Argyle Central School District – Medicaid Reimbursements (Washington County) The district did not maximize Medicaid reimbursements by submitting claims for all eligible Medicaid services provided. The district lacked adequate procedures to ensure Medicaid claims were submitted and reimbursed. Claims were not submitted for 1,251 eligible services totaling $26,637. Had these services been claimed, the district would have realized revenues totaling $13,319 – 50% of the reimbursement.

Greenwich Central School District – Extra-Classroom Activities (Washington County) District officials did not ensure that extra classroom activity (ECA) funds were adequately safeguarded or that the collections were always properly supported. ECA disbursements were properly accounted for. The faculty auditor did not adhere to the district’s ECA policy, which resulted in insufficient oversight of and inadequate reviews of their collections and records. The student treasurers did not maintain adequate supporting documentation for 69% of the collections reviewed – 32 of the 70 collections totaling $30,970 – which prevented district officials from determining whether the collections were remitted intact and in a timely manner. Student treasurers also did not maintain adequate supporting documentation for three of the seven fundraising events reviewed. This prevented district officials from ensuring all the ECA clubs’ fundraising activities collections were properly supported.

Jefferson Central School District – Procuring Services (Delaware County and Schoharie County) District officials did not always seek competition for services. Officials paid $135,000 to 10 of the 14 service providers reviewed without seeking competition. Officials also paid $6,410 to an employee’s private business for lawn care services without public written disclosure of his interest in the contract with the district.

New Lebanon Central School District – Network User Accounts (Columbia County) Officials did not establish adequate controls over the district’s network user accounts to protect against unauthorized use, access and loss. Officials also did not disable 26 unneeded generic accounts of the 48 generic network accounts examined. They did not ensure acceptable use policy compliance. In addition, officials did not monitor the use of the information technology (IT) resources. They did not provide IT security awareness training to all employees using IT resources. Sensitive information technology (IT) control weaknesses were communicated confidentially to officials.

Smithtown Central School District – Claims Processing and Travel-Related Expenses (Suffolk County) The board ensured the claims auditors reviewed were adequately documented, for appropriate purposes and properly audited and approved prior to payment. However, the board could have saved the district $1,855 by adopting federal per diem rates for travel expenses.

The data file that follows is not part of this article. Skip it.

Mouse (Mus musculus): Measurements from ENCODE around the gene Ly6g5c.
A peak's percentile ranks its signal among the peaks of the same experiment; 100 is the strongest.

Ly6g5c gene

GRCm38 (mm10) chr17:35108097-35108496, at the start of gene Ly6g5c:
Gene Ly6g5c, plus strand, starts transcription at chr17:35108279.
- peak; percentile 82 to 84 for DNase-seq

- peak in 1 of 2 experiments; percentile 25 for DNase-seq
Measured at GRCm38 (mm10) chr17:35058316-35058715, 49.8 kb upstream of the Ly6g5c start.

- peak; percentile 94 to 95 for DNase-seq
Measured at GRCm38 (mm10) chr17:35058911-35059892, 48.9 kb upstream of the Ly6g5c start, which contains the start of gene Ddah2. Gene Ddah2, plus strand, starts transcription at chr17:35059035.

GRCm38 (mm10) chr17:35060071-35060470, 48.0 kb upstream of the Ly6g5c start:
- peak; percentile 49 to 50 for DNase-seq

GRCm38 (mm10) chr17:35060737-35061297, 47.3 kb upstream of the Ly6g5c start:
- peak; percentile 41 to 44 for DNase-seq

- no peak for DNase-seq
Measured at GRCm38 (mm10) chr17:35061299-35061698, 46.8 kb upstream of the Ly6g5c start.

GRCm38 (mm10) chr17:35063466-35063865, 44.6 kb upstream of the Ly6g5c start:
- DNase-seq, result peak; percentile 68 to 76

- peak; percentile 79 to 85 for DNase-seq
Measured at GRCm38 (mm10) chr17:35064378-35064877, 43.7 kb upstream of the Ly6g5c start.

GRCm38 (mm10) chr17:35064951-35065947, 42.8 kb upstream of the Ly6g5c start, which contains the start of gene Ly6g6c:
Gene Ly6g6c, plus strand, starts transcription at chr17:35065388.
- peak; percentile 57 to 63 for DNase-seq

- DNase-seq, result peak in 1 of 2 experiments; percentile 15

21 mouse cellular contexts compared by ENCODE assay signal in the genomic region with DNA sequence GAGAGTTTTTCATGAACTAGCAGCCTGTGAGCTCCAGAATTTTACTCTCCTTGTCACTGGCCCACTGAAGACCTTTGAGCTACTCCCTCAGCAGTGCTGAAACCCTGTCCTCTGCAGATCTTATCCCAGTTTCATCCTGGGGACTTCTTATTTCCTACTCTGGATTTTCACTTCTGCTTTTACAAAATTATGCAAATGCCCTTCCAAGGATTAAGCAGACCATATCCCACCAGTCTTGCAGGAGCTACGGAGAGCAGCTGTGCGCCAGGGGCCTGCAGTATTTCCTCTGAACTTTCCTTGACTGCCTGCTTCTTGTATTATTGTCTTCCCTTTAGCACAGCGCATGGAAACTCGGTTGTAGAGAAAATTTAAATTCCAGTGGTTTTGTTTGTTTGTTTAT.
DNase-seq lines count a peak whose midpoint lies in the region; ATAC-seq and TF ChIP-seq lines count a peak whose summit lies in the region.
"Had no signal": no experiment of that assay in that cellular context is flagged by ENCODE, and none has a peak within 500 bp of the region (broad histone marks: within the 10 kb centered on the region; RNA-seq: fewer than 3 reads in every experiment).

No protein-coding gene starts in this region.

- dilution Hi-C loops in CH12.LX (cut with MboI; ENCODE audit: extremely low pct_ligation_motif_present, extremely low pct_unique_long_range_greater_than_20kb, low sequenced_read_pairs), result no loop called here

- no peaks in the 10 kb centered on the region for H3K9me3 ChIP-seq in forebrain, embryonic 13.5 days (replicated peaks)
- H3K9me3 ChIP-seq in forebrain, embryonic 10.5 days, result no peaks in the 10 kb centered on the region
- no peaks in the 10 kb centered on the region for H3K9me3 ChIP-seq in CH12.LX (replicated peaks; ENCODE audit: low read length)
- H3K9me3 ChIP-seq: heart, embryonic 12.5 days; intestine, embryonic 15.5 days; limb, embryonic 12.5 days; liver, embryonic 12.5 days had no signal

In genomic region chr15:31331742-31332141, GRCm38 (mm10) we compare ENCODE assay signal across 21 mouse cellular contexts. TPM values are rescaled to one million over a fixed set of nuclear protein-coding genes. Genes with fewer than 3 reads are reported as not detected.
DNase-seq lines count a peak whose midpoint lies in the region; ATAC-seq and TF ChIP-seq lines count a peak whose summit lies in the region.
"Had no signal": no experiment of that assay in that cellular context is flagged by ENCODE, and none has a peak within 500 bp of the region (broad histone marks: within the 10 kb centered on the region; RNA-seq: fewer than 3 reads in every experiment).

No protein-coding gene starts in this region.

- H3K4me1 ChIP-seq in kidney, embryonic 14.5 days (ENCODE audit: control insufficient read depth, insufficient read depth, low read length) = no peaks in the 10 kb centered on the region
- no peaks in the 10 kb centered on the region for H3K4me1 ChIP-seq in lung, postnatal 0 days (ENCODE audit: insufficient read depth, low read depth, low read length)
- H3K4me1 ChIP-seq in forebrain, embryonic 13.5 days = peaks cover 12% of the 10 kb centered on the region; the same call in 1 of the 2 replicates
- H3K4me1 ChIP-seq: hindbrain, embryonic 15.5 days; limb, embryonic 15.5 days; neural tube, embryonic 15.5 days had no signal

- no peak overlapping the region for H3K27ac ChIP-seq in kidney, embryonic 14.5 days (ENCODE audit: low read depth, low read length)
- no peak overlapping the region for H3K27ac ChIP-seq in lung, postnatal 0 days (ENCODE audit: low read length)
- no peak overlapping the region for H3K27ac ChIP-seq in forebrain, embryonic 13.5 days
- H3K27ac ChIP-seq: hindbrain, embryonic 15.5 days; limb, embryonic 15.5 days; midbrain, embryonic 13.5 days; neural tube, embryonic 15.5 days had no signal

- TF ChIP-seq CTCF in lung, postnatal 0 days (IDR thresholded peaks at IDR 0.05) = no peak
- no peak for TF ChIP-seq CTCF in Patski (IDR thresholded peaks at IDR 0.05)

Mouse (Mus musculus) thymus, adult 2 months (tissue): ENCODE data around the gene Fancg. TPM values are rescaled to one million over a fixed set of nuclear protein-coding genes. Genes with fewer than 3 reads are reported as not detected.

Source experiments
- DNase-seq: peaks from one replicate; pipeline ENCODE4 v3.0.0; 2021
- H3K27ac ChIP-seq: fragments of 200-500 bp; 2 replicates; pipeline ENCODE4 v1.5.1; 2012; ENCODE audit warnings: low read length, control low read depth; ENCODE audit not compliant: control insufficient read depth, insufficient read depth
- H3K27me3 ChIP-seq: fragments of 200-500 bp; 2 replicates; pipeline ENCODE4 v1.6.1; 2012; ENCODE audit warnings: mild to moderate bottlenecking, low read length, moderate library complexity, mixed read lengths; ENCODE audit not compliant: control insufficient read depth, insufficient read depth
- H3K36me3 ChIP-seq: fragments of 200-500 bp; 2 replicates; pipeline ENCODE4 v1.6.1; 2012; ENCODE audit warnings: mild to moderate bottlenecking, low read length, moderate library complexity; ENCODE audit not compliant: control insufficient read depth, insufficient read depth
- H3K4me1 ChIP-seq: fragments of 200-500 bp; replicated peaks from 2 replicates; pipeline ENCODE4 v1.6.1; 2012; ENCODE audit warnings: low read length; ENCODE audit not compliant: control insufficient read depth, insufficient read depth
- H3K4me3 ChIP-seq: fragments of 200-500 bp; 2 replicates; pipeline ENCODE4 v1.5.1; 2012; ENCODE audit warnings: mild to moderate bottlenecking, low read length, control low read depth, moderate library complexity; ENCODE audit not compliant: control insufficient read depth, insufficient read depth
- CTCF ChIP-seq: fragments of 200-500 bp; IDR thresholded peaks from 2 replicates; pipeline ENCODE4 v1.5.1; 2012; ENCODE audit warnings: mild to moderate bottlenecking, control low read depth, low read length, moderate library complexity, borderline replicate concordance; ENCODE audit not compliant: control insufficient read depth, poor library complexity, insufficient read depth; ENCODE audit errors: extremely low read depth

Valley Central School District – Information Technology (Orange County and Ulster County) The board and district officials did not ensure information technology (IT) systems were adequately secured and protected. District officials did not monitor compliance with the district’s computer acceptable use policy. The district also did not have a contingency plan to recover in the event of a significant service interruption. In addition, the Board did not physically control access to or establish environmental controls over the server room. Sensitive IT control weaknesses were communicated confidentially to officials.

West Canada Valley Central School District – Non-Payroll Disbursements (Herkimer County and Oneida County) District officials did not implement adequate internal controls to ensure that non-payroll disbursements were authorized and proper. The business manager/treasurer did not control when her electronic signature was used by another employee to sign checks. The claims auditor did not approve medical, vision, and dental insurance claims totaling $3.9 million. The board also did not develop an online banking policy or procedures to verify that transactions are proper.

Whitesville Central School District – Information Technology (Allegany County and Steuben County) District officials did not adequately secure access to the network and information systems. District officials also did not disable six unnecessary user accounts. They did not establish written policies or procedures to monitor shared accounts or for adding, modifying or disabling user permissions to the network and information systems. District officials also did not establish a written agreement with the Erie 1 Board of Cooperative Educational Services (BOCES) to define information technology services to be provided. In addition, sensitive IT control weaknesses were communicated confidentially to officials.